Regardless of their origins, the devils delight in laying snares for mortals. Limited to haunting lonely crossroads or appearing through mystic summons, they act as testers, tempters, and deceivers - especially versus followers of Pholtus. The lords of Hell are worshipped from time to time by the misguided, and grant limited powers to anti-clerics and witches. There are ways to sign a pact with the devils of Hell, wagering one's soul for temporary youth, knowledge, wealth, or power; such victims may never be Raised or Resurrected. The devil doesn't give up his due.
Good vs Evil
I'm using Alignment as allegiance - more specifically, alignment is a supernatural aura for creatures that draw power from either the divine realms (Law) or Chaos. Clerics (both good and evil) are touched by Law, and magic users and elves are touched by Chaos. That doesn't mean they have to act a certain way - just that they're detectable as users of power.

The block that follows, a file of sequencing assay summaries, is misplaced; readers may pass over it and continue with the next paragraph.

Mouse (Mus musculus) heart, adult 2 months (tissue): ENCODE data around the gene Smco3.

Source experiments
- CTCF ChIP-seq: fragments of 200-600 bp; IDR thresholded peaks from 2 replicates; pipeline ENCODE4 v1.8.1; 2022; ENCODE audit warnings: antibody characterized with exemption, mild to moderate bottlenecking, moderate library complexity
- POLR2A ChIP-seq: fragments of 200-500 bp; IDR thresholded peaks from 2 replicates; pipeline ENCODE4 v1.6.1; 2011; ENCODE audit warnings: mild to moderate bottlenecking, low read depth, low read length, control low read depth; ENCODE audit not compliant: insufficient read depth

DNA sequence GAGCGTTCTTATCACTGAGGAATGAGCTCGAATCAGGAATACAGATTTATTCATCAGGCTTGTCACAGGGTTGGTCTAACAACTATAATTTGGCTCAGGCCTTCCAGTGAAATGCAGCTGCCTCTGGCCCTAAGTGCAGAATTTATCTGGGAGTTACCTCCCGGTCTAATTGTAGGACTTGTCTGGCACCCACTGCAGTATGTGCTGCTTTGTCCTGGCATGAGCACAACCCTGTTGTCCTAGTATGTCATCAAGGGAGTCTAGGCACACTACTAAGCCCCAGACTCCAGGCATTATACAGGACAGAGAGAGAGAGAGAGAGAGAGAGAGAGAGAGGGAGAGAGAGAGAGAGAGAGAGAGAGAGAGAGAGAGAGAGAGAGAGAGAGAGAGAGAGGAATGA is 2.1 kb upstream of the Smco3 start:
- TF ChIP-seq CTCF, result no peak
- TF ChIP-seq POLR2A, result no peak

Good and evil are important concepts in the game world, I just don't want to manage them as game concepts with rules tied to them.
Clerics without gods?
In a setting where the powerful churches espouse monotheism, where do "other clerics" get their powers?
You may recall that in Deities and Demigods, there are provisions for demons, devils, and lesser beings to grant some clerical spells. Greater gods are the only beings that can grant 7th level spells. Lesser gods can grant 6th level spells. Demigods grant 3rd-5th.